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Auction Description for Skinner: Books, Manuscripts
Auction Description:
Books, Manuscripts
Viewing Notes:
31st October 12 noon to 7pm. 1st November 12 noon to 6pm. Day of sale 9am to 10.30am.
Sale Notes:
www.skinnerinc.com Due to processing reasons we have been unable to provide full descriptions, please contact auctioneers for full details. Please note buyers premium applies to first 80,000 and is 10% thereafter.

Books, Manuscripts

(558 Lots)

by Skinner


558 lots | 55 with images

November 2, 2003

The Heritage on the Garden

63 Park Plaza

Boston, MA, 02116 USA

Phone: +1 617 350 5400

Fax: +1 617 350 5429

Email: info@skinnerinc.com

Adams, John (1735-1826), Autograph Letter Signed, December 9th, 1777, one page, to fellow signer Elbridge Gerry, a letter to his close friend condemning the practice of distributing goods to obtain popular support and introducing John Thaxter as a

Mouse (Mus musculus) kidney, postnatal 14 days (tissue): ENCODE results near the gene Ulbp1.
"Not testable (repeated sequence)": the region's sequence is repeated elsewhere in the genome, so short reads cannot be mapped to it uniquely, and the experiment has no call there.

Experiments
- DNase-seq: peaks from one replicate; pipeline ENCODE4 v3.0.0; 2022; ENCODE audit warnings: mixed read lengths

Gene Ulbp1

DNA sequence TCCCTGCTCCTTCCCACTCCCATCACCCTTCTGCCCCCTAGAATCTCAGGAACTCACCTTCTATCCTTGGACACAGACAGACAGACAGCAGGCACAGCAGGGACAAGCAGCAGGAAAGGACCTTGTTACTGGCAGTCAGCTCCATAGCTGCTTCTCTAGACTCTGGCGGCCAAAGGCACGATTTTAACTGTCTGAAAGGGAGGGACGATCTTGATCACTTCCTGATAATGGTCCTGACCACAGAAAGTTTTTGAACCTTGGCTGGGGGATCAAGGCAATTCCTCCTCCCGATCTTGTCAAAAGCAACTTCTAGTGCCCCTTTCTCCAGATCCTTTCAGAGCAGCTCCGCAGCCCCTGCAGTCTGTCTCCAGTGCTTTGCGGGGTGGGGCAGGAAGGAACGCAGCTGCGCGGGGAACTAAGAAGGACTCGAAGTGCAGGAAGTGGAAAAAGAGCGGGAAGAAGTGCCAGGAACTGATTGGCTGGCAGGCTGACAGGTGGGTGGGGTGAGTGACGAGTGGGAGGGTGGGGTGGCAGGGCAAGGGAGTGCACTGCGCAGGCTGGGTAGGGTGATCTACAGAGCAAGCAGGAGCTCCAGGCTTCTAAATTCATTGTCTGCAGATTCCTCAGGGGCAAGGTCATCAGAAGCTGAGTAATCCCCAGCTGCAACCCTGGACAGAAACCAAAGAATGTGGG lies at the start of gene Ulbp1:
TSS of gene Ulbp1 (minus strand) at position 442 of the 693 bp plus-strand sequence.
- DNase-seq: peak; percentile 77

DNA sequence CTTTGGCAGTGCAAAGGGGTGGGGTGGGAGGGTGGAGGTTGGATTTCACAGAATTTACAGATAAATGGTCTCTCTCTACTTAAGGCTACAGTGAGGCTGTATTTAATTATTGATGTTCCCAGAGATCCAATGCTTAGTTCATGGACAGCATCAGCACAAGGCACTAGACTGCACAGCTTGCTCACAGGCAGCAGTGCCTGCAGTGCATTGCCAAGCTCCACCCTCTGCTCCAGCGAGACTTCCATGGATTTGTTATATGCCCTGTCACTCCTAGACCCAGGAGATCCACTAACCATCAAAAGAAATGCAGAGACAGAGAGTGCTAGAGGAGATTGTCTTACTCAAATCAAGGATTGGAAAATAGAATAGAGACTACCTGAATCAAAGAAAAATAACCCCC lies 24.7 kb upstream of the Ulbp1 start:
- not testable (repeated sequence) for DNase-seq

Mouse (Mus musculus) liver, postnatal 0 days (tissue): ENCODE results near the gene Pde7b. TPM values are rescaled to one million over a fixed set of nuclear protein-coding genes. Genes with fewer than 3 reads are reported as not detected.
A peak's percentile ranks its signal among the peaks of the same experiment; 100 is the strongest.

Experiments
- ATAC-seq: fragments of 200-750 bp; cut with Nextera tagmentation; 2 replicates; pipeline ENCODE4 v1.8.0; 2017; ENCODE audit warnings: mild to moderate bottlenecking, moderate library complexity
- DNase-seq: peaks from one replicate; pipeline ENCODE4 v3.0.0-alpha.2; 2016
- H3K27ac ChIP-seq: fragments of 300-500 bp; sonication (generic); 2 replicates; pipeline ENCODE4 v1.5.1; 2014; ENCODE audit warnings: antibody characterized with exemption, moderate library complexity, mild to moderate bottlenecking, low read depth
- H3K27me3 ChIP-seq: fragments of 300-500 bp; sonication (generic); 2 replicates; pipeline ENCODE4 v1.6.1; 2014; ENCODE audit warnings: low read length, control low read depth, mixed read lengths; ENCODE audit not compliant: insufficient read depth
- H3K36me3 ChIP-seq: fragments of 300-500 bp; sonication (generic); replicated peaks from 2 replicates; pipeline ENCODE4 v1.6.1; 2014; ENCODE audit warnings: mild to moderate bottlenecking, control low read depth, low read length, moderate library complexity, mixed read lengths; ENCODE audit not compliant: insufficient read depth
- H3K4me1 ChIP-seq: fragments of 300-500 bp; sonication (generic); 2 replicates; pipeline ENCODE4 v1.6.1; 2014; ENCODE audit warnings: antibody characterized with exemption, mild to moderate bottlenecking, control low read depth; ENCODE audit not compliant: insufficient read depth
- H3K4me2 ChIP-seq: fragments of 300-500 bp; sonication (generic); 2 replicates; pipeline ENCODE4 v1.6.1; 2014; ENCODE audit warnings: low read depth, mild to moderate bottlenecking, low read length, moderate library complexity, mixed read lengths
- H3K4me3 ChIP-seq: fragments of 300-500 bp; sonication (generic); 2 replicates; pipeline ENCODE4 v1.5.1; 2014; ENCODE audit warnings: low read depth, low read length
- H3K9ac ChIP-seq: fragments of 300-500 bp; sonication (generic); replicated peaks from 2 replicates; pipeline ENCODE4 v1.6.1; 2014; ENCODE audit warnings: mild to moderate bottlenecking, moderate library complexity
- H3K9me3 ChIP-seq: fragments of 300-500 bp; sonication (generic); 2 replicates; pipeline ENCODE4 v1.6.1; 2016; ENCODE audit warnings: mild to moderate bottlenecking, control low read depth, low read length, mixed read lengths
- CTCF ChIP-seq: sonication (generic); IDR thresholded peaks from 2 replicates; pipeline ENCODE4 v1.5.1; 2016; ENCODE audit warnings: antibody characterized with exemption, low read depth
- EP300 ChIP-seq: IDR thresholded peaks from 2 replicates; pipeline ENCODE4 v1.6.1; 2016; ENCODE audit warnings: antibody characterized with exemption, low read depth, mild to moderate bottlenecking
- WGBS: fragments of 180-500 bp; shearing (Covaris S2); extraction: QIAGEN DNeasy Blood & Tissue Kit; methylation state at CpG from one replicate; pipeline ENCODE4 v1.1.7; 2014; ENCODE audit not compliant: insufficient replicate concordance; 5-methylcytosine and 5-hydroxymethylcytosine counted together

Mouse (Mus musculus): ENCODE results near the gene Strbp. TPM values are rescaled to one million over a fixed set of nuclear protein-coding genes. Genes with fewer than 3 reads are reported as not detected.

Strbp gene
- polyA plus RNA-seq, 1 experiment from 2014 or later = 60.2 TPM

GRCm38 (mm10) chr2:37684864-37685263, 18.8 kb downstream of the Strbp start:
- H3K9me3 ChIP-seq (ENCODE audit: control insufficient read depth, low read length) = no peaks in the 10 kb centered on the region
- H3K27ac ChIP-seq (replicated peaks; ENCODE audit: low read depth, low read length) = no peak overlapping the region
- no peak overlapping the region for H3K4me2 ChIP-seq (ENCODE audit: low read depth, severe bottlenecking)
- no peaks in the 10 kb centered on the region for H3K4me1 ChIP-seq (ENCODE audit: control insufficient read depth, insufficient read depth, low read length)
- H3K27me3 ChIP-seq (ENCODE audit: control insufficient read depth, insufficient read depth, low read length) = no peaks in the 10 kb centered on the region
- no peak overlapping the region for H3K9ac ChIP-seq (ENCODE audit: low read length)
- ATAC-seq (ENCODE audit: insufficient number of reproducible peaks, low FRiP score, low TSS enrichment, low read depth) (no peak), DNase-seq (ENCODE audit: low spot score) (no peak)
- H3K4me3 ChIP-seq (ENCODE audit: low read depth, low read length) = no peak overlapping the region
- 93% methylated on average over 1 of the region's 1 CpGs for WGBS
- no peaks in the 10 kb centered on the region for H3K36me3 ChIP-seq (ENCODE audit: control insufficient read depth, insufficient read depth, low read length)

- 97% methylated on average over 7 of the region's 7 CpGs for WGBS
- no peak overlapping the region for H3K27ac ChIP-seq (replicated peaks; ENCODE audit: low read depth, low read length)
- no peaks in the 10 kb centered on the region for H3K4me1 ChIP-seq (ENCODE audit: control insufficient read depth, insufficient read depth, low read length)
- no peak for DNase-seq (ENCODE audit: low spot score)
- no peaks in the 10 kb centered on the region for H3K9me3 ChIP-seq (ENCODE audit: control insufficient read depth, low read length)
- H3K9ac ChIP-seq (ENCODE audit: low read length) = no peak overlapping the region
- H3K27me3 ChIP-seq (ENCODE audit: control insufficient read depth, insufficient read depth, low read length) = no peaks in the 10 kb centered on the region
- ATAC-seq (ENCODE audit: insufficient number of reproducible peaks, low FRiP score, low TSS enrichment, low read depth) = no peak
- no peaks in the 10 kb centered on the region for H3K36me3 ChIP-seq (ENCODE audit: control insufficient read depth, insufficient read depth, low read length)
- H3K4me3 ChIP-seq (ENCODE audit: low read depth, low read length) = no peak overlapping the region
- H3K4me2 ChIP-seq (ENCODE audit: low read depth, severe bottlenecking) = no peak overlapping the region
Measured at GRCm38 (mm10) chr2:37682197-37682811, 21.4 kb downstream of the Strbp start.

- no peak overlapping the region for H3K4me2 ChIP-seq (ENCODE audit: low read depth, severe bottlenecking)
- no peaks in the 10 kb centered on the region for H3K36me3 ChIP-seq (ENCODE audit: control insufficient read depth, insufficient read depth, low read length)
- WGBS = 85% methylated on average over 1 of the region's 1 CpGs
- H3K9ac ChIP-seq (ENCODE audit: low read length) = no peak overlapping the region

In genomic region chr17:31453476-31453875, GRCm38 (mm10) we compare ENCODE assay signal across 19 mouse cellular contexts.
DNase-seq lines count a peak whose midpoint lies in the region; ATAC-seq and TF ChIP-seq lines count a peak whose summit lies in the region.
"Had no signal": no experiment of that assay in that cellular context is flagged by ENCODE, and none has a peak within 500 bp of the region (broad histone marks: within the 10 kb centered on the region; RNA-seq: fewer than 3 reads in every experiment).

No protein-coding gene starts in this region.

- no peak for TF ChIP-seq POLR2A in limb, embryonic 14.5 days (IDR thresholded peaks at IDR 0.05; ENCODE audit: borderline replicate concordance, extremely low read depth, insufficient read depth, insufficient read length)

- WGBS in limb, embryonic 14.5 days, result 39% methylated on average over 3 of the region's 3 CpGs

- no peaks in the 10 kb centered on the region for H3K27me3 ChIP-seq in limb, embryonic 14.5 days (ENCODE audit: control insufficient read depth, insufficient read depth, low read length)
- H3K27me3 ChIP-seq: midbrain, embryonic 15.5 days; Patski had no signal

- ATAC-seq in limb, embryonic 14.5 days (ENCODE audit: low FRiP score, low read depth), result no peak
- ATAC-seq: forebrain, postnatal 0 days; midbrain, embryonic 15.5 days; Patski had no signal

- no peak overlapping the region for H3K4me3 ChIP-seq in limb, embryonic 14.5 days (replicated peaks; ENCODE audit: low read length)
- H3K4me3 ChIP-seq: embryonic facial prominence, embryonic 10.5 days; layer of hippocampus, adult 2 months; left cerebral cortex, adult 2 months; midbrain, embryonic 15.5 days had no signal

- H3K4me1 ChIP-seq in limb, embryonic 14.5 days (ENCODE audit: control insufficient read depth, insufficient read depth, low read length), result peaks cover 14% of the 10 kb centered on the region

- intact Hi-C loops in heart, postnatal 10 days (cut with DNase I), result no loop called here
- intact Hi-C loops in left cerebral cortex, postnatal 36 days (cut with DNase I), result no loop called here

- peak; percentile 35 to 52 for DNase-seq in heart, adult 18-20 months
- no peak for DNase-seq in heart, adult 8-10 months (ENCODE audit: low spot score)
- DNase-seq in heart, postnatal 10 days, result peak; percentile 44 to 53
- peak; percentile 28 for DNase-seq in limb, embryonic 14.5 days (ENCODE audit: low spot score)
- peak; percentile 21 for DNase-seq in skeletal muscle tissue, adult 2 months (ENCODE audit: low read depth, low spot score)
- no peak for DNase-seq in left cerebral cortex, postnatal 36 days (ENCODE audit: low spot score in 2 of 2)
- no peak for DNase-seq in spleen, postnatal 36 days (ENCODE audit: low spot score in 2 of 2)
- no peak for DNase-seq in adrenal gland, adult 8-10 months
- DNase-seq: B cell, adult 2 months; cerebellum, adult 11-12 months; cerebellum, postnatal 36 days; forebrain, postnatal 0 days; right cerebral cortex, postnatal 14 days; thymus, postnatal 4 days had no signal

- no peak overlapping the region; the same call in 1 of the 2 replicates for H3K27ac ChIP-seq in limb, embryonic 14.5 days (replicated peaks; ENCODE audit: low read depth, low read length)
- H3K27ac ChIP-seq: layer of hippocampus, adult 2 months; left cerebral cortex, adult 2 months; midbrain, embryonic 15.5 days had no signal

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Description: Adams, John (1735-1826), Autograph Letter Signed, December 9th, 1777, one page, to fellow signer Elbridge Gerry, a letter to his close friend condemning the practice of distributing goods to obtain popular support and introducing John Thaxter as a possible clerk for Gerry in Congress, with holograph address leaf, (very minor fold loss on address leaf). Text in full: Braintree Decr. 9, 1777/ Dear Sir/ Some day next week, Mr. John Thaxter will set off on his Journey for Yorktown...You may remember the want of Secretaries, and Clerks, which We Suffered before I came away, and that I agreed to Send you one or more...Mr. Thaxter is of a good Family, was educated at Harvard Colledge [sic], and has spent three years in the Study of the Law in my office, and was last Summer admitted to the Bar...You may depend upon his Sobriety, Modesty, Industry, and Fidelity...He has an Inclination to spend a year, in some place near Congress, which may afford him a decent support and where he may have an opportunity of serving the World, and learning the Nature of Men, and Things. If the President has no Secretary, Mr. Thaxter would make a very good one... I shall be much obliged to your for your Patronage, and Friendship to him and am very confident he will deserve it. I am, with great Truth, your Friend + Servant/ John Adams/ turn over/ Have the Trumpets yet Sounded at York Town, 300 Cord of Wood, to the Poor of the Town of Boston - and the magnificent Provisions making for the Poor at Thanksgiving.? Did Brutus, in the Infancy of the Commonwealth and before the Army of Tarquin was subdued acquire fame and popularity by largesse? No, these arts were reserved for Caesar, in the Dotage and last expiring moments of the Republic. Note: Having fled to York Town during the British occupation of Philadelphia, Congress returned in June of 1778. However, Adams would not be there to join them as he was named Commissioner to France.